• Eating spicy foods
  • Eating dark chocolate (my personal favorite)
  • Laughing out loud (belly laugh)

 

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4. Serotonin

Serotonin is a natural chemical primarily produced in our digestive system and is made from an essential amino acid called tryptophan.

Tryptophan enters our body through diet in foods like nuts, red meat, and cheese. However, low levels of Serotonin can result in mood disorders.

Serotonin is considered to be a natural mood stabilizer and can help with sleeping, eating, and digesting.

In addition to helping with how we sleep and eat, Serotonin also helps with reducing depression, regulating anxiety, healing wounds, enhancing bone health, and helping ease nausea.

 

 

The Bible, Socrates, And Self-Care

The idea that self-care is integral to our personal development and emotional wellbeing is recorded in ancient writings dating all the way back to biblical times and to ancient Greece. 

The Greek phrase Epimeleia heautou, or care of the self, is central in Socratic writings, yet the idea of caring for oneself received criticism that it places too much emphasis on self, leading some to disagree that people needed to practice self-care.

Throughout the Bible, themes of hope, joy, grace, patience, and mercy speak to the human soul for care. Soul care is a term used by many in the church and it speaks to the human need to re-center our thoughts on God, especially during difficult and stressful times.

 

 

The Self-Help Movement Originated In The 1930s

The self-help movement began with the founding of Alcoholics Anonymous in 1935 to promote and maintain sobriety. Most people have heard of AA, and it is offered internationally.

The hallmark of AA is the twelve-step program which centers on empowerment and self-help, creating accountability and ownership of one's sobriety.

Alcoholics Anonymous's whole mission is self-care. Caring for oneself is caring for others. 

Self-Care And The Civil Rights Movement

The concept of self-care first appeared in the medical community in the 1950s, and later became more mainstream during the civil rights movement, particularly with The Black Panther Party, with the common use of the term "counter activist burnout".

Activist leaders regularly fought for racial justice and they saw the lack of medical resources available to the black community in the United States. The activism lead to creating better access to health clinics, nutritious food, and community programs to help inform a better way of living.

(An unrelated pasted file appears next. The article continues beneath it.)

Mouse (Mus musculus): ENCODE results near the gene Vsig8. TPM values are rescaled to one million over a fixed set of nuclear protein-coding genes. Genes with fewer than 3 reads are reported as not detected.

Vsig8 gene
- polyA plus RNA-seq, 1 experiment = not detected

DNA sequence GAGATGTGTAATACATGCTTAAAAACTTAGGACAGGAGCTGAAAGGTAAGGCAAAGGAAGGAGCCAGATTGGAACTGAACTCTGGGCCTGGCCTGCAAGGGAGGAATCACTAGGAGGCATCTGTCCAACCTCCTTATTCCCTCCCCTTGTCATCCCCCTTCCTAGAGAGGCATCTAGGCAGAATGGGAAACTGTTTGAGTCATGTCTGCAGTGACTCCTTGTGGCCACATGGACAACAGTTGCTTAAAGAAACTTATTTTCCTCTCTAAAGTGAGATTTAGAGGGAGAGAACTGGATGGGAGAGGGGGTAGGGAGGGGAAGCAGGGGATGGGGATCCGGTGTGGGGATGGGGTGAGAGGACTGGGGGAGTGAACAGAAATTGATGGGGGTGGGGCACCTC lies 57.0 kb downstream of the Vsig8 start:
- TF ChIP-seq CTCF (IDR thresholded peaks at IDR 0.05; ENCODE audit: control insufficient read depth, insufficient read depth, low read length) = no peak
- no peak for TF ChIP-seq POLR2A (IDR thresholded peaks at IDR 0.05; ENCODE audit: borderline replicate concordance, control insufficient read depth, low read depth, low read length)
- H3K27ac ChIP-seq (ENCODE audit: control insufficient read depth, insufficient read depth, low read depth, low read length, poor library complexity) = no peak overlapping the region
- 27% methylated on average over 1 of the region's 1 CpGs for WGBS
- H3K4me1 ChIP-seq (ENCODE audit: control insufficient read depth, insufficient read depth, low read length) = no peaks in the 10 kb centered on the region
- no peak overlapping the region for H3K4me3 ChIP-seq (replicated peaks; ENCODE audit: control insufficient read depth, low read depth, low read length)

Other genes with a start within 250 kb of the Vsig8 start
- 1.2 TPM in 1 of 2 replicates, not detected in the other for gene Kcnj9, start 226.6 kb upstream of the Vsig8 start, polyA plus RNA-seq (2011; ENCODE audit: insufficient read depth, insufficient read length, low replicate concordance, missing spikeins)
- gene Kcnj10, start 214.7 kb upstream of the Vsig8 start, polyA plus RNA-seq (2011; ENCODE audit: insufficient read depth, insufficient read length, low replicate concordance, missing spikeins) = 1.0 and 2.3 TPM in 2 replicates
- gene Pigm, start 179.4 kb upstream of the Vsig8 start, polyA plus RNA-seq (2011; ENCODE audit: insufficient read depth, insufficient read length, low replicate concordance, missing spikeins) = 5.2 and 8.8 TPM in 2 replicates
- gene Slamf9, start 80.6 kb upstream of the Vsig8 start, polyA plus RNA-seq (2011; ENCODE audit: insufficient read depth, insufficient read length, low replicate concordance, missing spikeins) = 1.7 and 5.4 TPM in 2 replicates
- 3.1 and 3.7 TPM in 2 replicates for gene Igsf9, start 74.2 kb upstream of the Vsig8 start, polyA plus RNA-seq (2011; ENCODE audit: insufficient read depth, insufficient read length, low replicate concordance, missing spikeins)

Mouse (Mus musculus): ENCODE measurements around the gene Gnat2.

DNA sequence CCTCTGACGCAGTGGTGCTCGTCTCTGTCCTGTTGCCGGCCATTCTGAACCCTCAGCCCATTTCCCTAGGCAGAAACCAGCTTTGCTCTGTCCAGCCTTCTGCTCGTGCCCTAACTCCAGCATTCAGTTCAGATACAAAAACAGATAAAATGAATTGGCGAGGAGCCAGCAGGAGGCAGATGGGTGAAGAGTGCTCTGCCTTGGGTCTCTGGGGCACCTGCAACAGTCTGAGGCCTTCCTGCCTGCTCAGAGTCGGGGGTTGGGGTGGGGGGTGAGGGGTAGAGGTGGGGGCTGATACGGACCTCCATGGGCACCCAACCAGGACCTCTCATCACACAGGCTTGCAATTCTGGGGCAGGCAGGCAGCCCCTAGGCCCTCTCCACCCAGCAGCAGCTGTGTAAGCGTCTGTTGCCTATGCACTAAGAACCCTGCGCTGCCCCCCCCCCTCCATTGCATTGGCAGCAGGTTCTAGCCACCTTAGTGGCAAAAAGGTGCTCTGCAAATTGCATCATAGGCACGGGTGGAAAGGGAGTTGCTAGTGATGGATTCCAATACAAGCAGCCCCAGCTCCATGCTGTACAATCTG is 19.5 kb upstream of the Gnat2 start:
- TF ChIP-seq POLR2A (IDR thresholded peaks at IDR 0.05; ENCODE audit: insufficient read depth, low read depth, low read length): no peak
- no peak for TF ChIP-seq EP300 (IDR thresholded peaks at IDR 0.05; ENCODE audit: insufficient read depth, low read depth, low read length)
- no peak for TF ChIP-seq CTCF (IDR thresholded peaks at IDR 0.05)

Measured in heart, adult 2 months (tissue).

The Black Panther party, among other activists, helped bring self-care to the forefront. 

During a 2018 AFROPUNK interview, Angela Davis talked about how she and Ericka Huggins adopted mindfulness practices and yoga as a primary way of taking care of themselves while incarcerated. 

Bike Riding For My Self-Care

I look so forward to our bike rides on the trail and a favorite trail takes us about 1 1/2 hours to ride and winds through a park, alongside a road, then under a tunnel, and into a forest reservation.

We frequently pass deer of all sizes, owls, groundhogs, rabbits, and other wildlife. We ride along a babbling creek and smell the sweet fragrance of the great outdoors.

We ride on forest trails, suburban trails, and urban trails, and we love them all!

This photo was taken on a suburban trail right outside of Grants Farm, where the Anheuser-Busch Clydesdales can be seen. What a site!

 

 

You may have seen the Anheuser-Busch Clydesdales in a Super Bowl ad or at a Cardinals baseball game.

 

 

To be clear, self-care is not selfish. Many people can confuse the two, but taking time for yourself - not exactly like Tom and Donna from Parks and Recreation - but taking care of your stress management can rejuvenate your soul.

If you have been stressed and not taking care of yourself, please start. It doesn't have to be a big trip, or even a bike ride on trails, just go for a walk.

Slowing your heart and your mind down, and trying to be present in the moment to enjoy the simple things in life can be just what you need.

Now, go practice some self-care! Yay!